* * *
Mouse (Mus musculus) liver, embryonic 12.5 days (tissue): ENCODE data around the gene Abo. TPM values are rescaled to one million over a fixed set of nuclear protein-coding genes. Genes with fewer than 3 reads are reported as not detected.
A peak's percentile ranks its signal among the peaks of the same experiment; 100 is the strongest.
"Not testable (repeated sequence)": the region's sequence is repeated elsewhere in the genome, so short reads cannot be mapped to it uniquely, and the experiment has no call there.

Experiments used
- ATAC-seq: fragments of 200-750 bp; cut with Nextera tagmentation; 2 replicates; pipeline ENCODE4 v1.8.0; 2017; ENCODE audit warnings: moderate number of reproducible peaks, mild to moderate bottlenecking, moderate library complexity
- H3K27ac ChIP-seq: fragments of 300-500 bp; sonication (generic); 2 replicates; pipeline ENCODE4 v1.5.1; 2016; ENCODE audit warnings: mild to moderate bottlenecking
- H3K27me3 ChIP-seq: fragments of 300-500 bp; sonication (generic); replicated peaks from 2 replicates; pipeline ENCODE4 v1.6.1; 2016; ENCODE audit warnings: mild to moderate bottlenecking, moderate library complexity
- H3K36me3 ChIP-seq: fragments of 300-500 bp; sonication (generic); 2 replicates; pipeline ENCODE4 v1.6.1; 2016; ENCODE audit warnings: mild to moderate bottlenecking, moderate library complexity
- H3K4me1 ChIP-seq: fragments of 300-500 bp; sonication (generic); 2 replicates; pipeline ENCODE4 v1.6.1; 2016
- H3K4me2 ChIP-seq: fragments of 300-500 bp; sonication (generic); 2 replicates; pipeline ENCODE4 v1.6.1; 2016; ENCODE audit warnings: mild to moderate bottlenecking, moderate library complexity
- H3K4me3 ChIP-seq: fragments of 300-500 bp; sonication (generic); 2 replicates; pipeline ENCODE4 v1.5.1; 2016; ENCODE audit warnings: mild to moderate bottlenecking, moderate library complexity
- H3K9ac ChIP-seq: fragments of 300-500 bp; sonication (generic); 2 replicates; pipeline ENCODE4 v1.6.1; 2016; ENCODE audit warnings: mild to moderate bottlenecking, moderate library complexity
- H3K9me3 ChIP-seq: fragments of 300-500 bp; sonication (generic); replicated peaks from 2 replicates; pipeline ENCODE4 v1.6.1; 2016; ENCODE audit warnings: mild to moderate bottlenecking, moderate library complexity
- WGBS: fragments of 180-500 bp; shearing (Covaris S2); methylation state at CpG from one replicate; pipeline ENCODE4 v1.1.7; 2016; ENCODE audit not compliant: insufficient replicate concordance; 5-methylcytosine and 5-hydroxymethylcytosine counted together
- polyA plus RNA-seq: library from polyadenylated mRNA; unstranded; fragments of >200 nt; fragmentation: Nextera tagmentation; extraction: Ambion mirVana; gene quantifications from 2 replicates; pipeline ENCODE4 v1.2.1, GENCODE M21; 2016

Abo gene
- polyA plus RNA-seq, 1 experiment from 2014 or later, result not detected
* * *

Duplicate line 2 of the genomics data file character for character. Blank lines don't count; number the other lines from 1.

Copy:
A peak's percentile ranks its signal among the peaks of the same experiment; 100 is the strongest.